Who is Cando?

Cando Rail Services prides itself on providing a complete rail solution to customers across North America. The company is a one-stop shop for railway services, offering industrial switching, terminal and transload services, logistics, material handling, short line operations, mechanical services, rail car storage, engineering and track services.

Cando’s goal is to ensure that products make their way through the supply chain safely and efficiently, supporting their industrial customers and Class 1 railways (a class that includes CN, CP and VIA Rail Canada, as well as Amtrak, BNSF, CSX and UP in the US). The company’s headquarters are located in Brandon, Manitoba, with more than 400 employees working in locations across Ontario, Manitoba, Saskatchewan, Alberta, British Columbia, and in parts of the US.


This image captures the view from on top of a tank car. The leading lines of the grey, cylinder-shaped, tank cars guide the eye towards the horizon. It is a powerful image, with the rows of train cars lining the tracks as far as the eye can see.

This image captures the view from on top of a tank car. The leading lines of the grey, cylinder-shaped, tank cars guide the eye towards the horizon. It is a powerful image, with the rows of train cars lining the tracks as far as the eye can see.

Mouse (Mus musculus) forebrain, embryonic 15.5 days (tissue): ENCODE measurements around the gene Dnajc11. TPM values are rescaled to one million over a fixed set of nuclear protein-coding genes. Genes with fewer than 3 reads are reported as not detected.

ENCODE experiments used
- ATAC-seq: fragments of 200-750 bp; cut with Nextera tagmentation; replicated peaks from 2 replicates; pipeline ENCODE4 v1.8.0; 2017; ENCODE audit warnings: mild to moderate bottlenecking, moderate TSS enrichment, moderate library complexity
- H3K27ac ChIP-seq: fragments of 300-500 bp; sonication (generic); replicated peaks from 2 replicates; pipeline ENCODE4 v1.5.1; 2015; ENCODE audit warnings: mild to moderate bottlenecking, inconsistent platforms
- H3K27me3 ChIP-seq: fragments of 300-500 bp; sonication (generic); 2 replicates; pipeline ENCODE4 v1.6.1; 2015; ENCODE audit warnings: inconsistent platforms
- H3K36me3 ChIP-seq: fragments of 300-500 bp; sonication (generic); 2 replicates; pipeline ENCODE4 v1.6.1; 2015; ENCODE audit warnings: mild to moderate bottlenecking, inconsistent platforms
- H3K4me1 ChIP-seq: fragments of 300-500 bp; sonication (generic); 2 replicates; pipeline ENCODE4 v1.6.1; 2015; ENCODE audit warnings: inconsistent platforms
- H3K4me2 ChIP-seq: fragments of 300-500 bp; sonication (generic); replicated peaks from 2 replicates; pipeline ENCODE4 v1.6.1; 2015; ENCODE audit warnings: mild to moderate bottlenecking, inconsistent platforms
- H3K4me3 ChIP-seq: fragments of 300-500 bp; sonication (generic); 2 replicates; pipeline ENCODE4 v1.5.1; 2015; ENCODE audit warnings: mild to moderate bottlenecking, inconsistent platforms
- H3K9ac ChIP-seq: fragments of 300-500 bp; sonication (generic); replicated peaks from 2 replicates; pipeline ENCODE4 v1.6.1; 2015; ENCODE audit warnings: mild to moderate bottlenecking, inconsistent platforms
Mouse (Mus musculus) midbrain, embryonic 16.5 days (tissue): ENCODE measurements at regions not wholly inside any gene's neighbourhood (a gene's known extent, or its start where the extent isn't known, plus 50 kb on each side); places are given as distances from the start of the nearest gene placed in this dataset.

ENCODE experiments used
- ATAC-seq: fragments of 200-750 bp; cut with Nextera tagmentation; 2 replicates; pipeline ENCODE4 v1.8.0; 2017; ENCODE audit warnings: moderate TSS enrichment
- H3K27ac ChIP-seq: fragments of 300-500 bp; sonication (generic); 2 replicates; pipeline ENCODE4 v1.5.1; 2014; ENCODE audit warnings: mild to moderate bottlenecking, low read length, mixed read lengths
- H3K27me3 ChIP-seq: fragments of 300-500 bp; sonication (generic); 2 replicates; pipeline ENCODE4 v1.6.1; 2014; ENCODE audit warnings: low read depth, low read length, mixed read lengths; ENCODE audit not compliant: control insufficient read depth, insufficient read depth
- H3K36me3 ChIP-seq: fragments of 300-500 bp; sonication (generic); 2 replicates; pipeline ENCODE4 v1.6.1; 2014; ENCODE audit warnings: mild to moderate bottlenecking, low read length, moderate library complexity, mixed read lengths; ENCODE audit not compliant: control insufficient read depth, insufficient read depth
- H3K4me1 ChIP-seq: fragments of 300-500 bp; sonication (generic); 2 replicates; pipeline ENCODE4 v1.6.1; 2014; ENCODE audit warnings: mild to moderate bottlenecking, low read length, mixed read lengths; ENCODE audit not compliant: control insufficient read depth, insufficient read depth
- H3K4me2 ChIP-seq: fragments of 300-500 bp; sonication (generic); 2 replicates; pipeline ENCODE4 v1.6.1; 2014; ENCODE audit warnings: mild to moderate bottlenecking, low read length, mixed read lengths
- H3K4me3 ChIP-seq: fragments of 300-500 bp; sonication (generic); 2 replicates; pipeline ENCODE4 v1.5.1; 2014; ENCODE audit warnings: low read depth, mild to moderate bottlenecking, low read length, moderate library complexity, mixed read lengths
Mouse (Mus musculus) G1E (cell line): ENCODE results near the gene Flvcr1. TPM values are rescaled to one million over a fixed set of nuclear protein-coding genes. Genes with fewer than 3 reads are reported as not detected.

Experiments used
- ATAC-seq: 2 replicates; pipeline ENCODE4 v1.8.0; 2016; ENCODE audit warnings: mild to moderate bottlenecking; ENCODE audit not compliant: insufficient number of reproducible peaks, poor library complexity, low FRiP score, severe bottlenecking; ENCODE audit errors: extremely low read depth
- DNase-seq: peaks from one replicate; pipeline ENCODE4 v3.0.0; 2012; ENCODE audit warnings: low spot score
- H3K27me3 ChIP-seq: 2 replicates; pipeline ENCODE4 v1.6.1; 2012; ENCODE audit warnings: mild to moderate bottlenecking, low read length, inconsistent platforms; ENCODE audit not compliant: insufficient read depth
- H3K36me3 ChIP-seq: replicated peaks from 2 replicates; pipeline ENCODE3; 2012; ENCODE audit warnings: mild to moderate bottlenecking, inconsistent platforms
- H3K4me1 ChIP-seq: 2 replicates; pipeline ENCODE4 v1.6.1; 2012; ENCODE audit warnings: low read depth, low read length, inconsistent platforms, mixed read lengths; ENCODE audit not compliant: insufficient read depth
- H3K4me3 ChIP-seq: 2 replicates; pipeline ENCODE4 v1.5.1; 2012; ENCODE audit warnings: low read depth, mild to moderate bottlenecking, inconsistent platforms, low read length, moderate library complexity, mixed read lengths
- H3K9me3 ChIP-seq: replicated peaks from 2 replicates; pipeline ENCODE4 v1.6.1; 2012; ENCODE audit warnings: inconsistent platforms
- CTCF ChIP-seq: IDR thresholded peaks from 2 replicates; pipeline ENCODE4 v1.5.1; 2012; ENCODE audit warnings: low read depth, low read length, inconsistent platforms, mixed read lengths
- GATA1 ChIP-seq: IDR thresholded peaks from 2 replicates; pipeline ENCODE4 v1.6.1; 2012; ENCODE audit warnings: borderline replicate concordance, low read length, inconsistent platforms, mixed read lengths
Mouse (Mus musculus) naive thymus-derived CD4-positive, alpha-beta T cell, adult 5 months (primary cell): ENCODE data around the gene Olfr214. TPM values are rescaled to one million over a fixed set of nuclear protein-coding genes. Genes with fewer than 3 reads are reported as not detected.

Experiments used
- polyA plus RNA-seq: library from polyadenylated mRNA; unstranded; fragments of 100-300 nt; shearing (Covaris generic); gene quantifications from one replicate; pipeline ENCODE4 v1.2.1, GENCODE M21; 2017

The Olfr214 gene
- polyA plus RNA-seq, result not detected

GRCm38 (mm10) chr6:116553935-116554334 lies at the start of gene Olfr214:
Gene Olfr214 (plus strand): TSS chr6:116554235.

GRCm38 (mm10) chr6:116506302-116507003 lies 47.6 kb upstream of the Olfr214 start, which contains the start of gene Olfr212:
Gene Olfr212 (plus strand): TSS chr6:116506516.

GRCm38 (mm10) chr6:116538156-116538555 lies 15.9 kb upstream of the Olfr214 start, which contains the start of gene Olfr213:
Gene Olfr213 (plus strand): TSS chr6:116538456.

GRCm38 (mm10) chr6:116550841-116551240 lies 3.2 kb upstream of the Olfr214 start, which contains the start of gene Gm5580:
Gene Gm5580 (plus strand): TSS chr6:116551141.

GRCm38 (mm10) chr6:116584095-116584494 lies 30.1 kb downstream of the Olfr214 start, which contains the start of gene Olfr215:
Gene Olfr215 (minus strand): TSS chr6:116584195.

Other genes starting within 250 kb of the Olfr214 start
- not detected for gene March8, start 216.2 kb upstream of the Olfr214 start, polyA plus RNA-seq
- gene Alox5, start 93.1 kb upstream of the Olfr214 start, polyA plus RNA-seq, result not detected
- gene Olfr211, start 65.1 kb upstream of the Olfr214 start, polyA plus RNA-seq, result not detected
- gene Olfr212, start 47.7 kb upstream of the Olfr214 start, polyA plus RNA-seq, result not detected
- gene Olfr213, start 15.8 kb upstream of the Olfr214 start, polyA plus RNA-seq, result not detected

History

Gord Peters and Rick Hammond founded the company, originally known as Cando Contracting Ltd., in 1978. In the beginning, the work primarily consisted of track removal and material salvaging. However, the small Manitoba-based rail line dismantling and salvage company has grown substantially over the years to become an integrated solutions provider for customers in the rail sector and bulk handling industries across North America.

Employee Ownership

In 1996, Cando implemented an Employee Ownership Program, and now employees are also corporate shareholders. For Peters, this was an important part of ensuring the company’s continued success. As stated on their website, “My vision and legacy for this company is that it will continue for future generations in the capable hands of the people that know the business best – the employees. Our employee-owned company will continue to deliver industry leading rail services based on safety, customer satisfaction, employee development, innovation and sustained growth” (Cando Website, February 2019).

Railway Photography


A crew member in an orange jumpsuit sits in the first car of a cando train. The photograph is taken at a low angle, to include some of the exterior of the train, and provide a sense its height.

A crew member in an orange jumpsuit sits in the first car of a Cando train. The photograph is taken at a low angle, to include some of the exterior of the train, and provide a sense its height.


An employee in an orange jumpsuit and hard hat works on the tracks. The rails create leading lines in the photograph, guiding the eye to the employee hard at work. Tank cars line the tracks behind him.

An employee in an orange jumpsuit and hard hat works on the tracks. The rails create leading lines in the photograph, guiding the eye to the employee hard at work. Tank cars line the tracks behind him.


Railway photography of switch with locomotive

A train approaches in the distance, while an employee works beside the track. This railway photography image depicts the vastness of the yard, with an assortment of equipment and facilities visible in the background.


In this full shot image, an employee monitors activity in the yard, as a train moves along the track.

In this railway photography image, an employee monitors activity in the yard, as a train moves along the track.